Recently I have been able to come back to work full time, albeit at an altered schedule, so that Bill is needed to work with our construction manager to get the construction team started in the morning. This he is good at, so I do not mind it.

I am not sure if, somehow, Bill wishes to take my position, which would be surprising, since he always refers to himself as 'Don't ask me, I'm just a lowly X'.

I spoke to our CEO about this issue, and he did not seem supportive at all. I told CEO that I felt Bill was stepping on my toes and needed to stay in his lane, both as his job description and an employee. He seemed dismissive of the whole issue "Don't let it bother you", "People will have different personalities, and you can't help that", and with advice to "just communicate with him" and "be patient". He told me that even though I felt that Bill was disrespecting me, that respect has to be earned. CEO told me to not sit down and talk with Bill about the issue, but instead to, slowly by inches, show Bill what I wanted to happen. He also told me to see what social skills I could learn from Bill. I can't see any. My boss did not help things when he told Bill 'Bill, you're the guy until OP rolls his lazy butt in at 11:00', and that 'OP is really better behind a desk'.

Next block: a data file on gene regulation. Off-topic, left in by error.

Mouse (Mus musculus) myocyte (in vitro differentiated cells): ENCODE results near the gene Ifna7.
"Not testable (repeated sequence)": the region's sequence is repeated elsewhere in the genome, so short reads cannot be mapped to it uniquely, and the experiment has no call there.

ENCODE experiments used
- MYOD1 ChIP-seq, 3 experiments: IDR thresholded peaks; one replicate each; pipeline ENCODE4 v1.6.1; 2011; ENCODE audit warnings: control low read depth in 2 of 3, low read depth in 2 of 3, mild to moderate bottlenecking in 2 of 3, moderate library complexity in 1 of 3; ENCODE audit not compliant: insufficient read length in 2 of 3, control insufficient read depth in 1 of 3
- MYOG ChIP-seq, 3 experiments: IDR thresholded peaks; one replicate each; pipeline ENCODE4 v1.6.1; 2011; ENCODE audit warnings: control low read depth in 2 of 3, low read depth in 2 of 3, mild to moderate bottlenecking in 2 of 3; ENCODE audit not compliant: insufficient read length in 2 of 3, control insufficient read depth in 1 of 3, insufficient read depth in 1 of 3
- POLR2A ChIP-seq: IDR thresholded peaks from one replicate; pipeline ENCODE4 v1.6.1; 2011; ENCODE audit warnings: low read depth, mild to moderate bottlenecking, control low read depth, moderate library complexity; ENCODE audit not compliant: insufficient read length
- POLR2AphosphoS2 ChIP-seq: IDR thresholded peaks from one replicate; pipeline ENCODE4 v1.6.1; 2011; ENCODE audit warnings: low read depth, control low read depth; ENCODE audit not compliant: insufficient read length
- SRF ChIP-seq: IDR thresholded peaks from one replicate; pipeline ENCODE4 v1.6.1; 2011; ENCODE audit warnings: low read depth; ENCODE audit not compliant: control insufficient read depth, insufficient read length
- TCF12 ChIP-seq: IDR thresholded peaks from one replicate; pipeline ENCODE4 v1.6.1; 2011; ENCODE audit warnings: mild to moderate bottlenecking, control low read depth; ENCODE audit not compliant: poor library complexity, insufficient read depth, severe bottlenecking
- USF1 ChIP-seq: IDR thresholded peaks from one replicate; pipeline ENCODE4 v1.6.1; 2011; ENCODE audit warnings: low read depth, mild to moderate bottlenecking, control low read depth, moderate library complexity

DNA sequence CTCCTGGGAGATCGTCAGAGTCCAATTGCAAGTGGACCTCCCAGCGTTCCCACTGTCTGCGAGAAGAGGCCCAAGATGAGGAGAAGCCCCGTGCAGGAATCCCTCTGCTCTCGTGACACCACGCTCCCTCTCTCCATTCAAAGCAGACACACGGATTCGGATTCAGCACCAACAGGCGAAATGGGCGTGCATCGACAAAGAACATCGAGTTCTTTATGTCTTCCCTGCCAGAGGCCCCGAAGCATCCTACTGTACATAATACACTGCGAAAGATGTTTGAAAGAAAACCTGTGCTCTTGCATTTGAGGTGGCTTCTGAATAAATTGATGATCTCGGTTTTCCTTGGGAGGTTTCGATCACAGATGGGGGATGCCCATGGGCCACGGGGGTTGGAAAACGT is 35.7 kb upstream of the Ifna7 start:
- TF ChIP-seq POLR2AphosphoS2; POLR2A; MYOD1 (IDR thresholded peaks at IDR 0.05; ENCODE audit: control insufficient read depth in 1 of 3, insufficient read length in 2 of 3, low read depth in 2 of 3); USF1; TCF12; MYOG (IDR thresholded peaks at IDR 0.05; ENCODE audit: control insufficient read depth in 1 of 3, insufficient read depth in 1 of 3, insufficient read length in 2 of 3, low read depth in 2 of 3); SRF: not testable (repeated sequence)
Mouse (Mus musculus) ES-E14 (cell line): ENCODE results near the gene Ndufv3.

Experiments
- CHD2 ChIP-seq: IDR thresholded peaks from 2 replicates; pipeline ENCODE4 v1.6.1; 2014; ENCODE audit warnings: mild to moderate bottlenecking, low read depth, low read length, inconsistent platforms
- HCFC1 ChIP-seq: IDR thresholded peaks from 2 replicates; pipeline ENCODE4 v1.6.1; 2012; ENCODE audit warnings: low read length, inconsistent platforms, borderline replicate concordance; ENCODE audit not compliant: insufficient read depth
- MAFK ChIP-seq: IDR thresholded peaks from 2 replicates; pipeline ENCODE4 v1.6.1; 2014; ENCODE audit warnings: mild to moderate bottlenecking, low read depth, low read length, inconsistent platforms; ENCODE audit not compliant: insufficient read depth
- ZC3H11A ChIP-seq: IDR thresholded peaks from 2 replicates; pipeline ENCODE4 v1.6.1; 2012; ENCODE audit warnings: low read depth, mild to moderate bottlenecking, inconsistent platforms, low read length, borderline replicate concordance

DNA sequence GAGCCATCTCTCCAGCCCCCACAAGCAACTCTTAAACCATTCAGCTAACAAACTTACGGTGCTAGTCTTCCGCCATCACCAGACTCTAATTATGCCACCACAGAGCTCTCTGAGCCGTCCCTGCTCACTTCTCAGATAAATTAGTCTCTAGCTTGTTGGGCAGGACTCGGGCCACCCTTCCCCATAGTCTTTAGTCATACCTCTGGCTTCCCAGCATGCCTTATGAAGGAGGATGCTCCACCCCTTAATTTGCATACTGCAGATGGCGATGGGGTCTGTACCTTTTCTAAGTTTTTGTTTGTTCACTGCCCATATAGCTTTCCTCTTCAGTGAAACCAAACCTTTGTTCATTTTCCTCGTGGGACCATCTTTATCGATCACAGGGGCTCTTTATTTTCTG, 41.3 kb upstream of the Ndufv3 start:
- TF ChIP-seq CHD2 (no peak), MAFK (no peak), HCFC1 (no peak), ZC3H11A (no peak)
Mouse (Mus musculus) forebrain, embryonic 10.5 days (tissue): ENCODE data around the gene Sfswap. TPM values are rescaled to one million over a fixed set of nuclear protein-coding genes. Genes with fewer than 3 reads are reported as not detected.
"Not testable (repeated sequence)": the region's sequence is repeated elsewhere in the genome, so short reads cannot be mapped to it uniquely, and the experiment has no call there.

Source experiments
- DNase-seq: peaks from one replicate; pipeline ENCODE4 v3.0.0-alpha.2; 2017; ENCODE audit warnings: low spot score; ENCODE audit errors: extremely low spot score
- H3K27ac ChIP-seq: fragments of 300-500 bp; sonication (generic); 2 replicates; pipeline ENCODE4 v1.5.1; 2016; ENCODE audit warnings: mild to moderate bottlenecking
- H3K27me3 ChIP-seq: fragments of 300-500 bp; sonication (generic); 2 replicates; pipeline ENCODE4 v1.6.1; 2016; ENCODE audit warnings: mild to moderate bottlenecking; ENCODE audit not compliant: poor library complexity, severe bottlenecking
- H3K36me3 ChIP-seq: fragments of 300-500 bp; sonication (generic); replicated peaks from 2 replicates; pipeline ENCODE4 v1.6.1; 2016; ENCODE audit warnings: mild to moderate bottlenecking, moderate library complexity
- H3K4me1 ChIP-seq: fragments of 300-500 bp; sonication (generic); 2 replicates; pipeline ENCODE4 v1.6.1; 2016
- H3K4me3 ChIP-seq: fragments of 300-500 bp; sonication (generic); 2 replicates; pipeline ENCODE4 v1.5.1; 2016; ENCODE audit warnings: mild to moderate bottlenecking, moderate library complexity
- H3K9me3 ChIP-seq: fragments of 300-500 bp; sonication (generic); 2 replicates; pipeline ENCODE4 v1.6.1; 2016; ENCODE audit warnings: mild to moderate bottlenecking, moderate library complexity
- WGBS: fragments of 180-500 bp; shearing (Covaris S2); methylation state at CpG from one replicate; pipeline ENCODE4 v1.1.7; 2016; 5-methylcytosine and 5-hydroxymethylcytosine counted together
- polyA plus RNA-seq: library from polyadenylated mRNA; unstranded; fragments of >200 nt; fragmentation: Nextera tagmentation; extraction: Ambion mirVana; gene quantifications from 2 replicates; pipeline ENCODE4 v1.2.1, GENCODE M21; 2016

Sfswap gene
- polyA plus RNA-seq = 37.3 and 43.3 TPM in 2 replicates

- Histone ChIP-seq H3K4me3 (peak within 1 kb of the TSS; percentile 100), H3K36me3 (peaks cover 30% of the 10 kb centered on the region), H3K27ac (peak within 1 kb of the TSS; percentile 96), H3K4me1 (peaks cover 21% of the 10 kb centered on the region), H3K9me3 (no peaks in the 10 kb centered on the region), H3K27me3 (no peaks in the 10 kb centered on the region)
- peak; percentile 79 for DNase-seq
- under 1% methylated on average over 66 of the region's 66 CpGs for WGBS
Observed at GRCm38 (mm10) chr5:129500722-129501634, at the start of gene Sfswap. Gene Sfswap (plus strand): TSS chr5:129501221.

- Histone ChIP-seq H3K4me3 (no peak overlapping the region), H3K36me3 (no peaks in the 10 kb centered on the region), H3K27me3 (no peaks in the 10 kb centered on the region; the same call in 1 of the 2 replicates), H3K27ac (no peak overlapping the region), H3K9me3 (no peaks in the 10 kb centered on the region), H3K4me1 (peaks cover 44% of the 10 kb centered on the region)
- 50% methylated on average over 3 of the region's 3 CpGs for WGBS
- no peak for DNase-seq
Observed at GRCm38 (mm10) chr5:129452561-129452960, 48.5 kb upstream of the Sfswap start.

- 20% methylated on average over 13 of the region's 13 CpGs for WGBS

All that being said, I am a big proponent of 'decentralized command' and not having a big hierarchy. I am glad that Bill has taken initiative and has expanded his worldview, so to speak, about this industry, and many hands make light work. What I am not a proponent of is being disrespected and Bill's attitude.

I am not sure what I need to do. Bill does quality work, and is a great help when I need him in the mornings, but he does not show respect to me (or really anyone else) and is quite rude. Management (I feel) is dismissive of my issues. I am not sure if I need to talk to management about my own job role now and in five years.

What does Workplace think I should do? I am feeling demoralized.

  • 1
    Comments are not for extended discussion; this conversation has been moved to chat. – Mister Positive Oct 4 at 21:08
  • Have you tried making your workplace into a democracy, so that neither you, the CEO, nor Bill, have any power over others in the workplace unless the workers have collectively recognised you're suitable to make decisions? – iono Oct 6 at 9:37
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My boss did not help things when he told Bill 'Bill, you're the guy until OP rolls his lazy butt in at 11:00', and that 'OP is really better behind a desk'.

That's a huge RED FLAG: